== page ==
Fostering Inclusive Classrooms
Inclusive classrooms provide an environment where all students feel comfortable participating as their full and authentic selves and where each individual feels a sense of belonging and and support. But inclusive settings don’t just happen - they are cultivated through intentional practices where educators and students work together. For this reason, it’s important to consider how you will consider equity and inclusion throughout the teaching and learning process.
Similarly, it’s important for emerging healthcare professionals to work to create climates of inclusion with their patients and clients.
Setting the tone: It’s important to think about how you will work to cultivate an inclusive climate from Day 1 of class. One place to start is with inviting your students to introduce themselves by the name they would like to be called, their pronouns, and their learning goals for the class. Including diversity statements and information about student resources in your syllabus can be helpful in indicating your goals and values to your learners. Co-creating guidelines for discussions or learning contracts can establish clear expectations for the session, term, or block. But it’s also important to show students that you care about them as humans, not just as students; so think about ways that you can do periodic check-ins or temperature checks.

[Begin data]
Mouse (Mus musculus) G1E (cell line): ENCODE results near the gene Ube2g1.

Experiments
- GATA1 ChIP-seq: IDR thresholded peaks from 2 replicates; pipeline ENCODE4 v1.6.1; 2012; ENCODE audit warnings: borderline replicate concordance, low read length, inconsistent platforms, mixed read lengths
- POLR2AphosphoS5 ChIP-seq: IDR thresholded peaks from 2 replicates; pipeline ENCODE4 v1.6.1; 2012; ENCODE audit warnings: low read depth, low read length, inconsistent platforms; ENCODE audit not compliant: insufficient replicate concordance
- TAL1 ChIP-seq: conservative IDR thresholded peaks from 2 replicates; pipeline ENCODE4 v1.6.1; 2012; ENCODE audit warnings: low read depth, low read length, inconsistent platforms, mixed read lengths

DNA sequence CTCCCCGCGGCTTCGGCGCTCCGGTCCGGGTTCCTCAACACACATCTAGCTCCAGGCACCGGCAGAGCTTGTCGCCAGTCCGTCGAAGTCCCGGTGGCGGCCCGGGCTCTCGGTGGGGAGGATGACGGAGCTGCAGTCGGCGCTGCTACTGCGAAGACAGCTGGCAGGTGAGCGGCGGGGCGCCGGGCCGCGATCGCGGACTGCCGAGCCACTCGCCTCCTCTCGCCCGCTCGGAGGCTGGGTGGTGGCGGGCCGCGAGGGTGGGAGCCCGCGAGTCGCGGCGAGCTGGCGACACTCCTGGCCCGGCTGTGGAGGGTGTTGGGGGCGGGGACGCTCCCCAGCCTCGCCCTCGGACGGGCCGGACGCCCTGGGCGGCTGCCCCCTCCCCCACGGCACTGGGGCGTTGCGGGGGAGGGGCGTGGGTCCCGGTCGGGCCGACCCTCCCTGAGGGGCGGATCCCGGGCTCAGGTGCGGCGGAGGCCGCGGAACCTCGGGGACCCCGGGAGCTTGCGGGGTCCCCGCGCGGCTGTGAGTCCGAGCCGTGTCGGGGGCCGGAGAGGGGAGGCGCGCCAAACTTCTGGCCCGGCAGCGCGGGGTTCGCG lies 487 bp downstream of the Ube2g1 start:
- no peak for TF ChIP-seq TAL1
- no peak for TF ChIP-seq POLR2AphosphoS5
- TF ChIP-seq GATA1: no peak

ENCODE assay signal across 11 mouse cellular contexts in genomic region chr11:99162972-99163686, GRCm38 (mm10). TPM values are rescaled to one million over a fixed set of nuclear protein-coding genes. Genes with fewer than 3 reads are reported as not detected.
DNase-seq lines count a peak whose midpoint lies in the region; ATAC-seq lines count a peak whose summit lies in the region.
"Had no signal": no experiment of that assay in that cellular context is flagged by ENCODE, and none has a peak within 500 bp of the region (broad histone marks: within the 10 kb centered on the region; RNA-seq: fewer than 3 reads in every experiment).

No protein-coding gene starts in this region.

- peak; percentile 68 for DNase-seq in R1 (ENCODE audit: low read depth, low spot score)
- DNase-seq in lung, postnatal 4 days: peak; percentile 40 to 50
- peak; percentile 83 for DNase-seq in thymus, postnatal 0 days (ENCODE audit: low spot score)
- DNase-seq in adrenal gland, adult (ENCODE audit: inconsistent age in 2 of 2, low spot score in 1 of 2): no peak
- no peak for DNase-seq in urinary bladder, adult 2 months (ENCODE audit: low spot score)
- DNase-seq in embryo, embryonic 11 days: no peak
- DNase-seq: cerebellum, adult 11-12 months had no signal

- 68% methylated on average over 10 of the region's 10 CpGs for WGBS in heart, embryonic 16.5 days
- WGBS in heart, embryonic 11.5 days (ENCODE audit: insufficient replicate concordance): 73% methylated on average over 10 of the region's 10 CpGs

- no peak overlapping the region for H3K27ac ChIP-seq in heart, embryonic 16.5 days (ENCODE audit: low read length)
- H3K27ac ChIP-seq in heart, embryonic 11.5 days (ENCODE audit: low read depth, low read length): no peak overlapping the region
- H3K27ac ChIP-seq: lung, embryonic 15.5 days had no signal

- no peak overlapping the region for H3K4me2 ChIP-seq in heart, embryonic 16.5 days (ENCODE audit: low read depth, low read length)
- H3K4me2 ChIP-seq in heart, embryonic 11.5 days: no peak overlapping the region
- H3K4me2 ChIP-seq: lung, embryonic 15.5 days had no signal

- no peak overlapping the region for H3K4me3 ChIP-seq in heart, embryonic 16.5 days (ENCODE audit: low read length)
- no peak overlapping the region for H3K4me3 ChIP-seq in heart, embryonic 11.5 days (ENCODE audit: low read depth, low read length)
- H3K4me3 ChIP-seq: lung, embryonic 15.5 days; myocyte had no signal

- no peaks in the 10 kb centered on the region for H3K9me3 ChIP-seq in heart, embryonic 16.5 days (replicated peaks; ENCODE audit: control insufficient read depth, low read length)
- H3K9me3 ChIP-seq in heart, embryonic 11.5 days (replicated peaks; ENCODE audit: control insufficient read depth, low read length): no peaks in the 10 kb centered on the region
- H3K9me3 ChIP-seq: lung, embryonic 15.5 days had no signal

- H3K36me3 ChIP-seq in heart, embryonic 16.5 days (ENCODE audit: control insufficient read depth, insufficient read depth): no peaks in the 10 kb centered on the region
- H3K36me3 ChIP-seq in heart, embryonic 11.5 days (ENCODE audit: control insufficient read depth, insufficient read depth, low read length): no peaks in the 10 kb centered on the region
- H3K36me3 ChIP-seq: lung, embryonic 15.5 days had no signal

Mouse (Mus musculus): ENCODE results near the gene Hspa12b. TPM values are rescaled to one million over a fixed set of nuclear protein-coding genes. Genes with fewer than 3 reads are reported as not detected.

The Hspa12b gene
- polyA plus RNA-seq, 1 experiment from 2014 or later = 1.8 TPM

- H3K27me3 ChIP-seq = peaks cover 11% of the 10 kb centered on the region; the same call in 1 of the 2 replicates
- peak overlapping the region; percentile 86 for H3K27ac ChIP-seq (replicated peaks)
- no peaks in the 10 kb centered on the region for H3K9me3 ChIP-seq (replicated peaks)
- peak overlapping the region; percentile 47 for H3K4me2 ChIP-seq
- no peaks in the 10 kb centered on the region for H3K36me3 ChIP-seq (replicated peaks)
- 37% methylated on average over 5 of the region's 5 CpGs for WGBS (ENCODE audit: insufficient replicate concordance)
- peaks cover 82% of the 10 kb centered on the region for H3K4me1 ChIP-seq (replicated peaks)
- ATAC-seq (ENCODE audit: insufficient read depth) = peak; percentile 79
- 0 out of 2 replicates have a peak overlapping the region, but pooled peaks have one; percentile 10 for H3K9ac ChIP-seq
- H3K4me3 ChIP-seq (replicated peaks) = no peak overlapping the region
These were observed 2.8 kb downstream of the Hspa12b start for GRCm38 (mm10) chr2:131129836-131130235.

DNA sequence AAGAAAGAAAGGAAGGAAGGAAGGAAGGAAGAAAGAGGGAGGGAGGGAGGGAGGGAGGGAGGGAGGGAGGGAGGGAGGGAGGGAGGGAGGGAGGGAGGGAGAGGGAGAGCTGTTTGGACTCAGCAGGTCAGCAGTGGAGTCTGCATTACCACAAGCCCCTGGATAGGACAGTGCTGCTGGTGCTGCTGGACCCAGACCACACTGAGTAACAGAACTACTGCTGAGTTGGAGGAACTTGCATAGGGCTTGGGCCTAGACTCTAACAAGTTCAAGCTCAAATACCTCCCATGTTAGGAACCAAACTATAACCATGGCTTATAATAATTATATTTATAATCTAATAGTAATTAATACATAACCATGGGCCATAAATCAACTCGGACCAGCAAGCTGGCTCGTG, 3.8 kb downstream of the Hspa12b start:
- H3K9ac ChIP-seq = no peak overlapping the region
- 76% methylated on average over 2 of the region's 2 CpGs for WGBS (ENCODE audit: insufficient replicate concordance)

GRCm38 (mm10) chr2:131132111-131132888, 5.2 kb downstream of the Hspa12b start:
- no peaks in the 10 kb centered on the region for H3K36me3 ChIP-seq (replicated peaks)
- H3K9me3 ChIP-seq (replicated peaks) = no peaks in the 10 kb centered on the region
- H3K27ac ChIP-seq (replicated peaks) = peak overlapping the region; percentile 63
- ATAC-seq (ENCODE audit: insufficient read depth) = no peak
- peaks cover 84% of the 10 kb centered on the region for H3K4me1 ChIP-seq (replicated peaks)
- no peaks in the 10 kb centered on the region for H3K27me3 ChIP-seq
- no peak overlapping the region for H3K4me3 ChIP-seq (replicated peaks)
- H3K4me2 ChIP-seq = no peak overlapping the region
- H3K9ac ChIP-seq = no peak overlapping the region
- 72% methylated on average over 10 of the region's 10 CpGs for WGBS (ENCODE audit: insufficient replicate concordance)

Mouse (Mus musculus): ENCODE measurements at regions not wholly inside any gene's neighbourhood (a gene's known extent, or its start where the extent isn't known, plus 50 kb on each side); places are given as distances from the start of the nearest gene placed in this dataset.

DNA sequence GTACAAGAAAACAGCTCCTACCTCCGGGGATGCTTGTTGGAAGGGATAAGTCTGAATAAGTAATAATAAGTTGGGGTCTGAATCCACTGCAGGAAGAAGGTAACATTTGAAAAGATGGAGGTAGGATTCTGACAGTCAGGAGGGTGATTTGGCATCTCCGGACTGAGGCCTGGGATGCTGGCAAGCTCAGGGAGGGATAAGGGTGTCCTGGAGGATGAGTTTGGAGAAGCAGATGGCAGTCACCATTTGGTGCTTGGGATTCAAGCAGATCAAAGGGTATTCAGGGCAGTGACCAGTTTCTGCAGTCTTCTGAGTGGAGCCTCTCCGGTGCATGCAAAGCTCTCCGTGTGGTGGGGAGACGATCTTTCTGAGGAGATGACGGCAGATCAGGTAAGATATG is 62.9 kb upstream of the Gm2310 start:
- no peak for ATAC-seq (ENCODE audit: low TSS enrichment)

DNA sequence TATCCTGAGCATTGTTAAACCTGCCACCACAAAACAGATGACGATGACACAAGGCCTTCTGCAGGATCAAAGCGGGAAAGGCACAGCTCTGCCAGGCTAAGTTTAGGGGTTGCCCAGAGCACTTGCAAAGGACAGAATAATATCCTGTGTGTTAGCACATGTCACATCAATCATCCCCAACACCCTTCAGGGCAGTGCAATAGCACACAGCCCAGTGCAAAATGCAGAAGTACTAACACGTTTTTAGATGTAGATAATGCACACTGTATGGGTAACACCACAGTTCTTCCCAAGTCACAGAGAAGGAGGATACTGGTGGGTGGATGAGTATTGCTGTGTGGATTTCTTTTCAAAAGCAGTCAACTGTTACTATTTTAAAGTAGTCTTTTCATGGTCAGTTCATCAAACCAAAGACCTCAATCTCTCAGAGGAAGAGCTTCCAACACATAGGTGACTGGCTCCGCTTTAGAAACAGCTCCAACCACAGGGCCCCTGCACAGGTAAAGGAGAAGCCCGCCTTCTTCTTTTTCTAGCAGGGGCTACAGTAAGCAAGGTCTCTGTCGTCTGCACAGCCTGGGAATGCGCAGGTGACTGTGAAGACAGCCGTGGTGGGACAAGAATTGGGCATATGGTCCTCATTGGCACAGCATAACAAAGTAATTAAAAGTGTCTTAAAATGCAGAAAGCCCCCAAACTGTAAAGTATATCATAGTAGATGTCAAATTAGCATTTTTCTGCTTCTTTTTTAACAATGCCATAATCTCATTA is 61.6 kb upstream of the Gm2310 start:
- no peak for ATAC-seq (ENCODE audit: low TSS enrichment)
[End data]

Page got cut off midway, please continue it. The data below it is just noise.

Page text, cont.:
Leveraging Students’ Prior Experiences: Students don’t enter our classrooms as blank slates. They each come with their own goals and a plethora of life experiences, knowledge from prior classes or workplaces, preferences, concerns, and skills. Small group discussions can be a great way for students to learn from the diversity of background, thought, and identities present in the classroom. But sharing can also be vulnerable - so allowing student to engage with affinity groups can also be beneficial. No matter the format, it’s important to pay attention to the group dynamics and to intervene if necessary.
Providing multiple means of engagement: Principles from the Universal Design for Learning indicate the value of providing students with multiple ways of engaging with the material. For example, using captions or providing a transcript helps students who have hearing loss (those who know it and those who don’t), English language learners, and students sitting further from the speakers. This increases access to the content and will encourage more students to participate in the discussion that follows.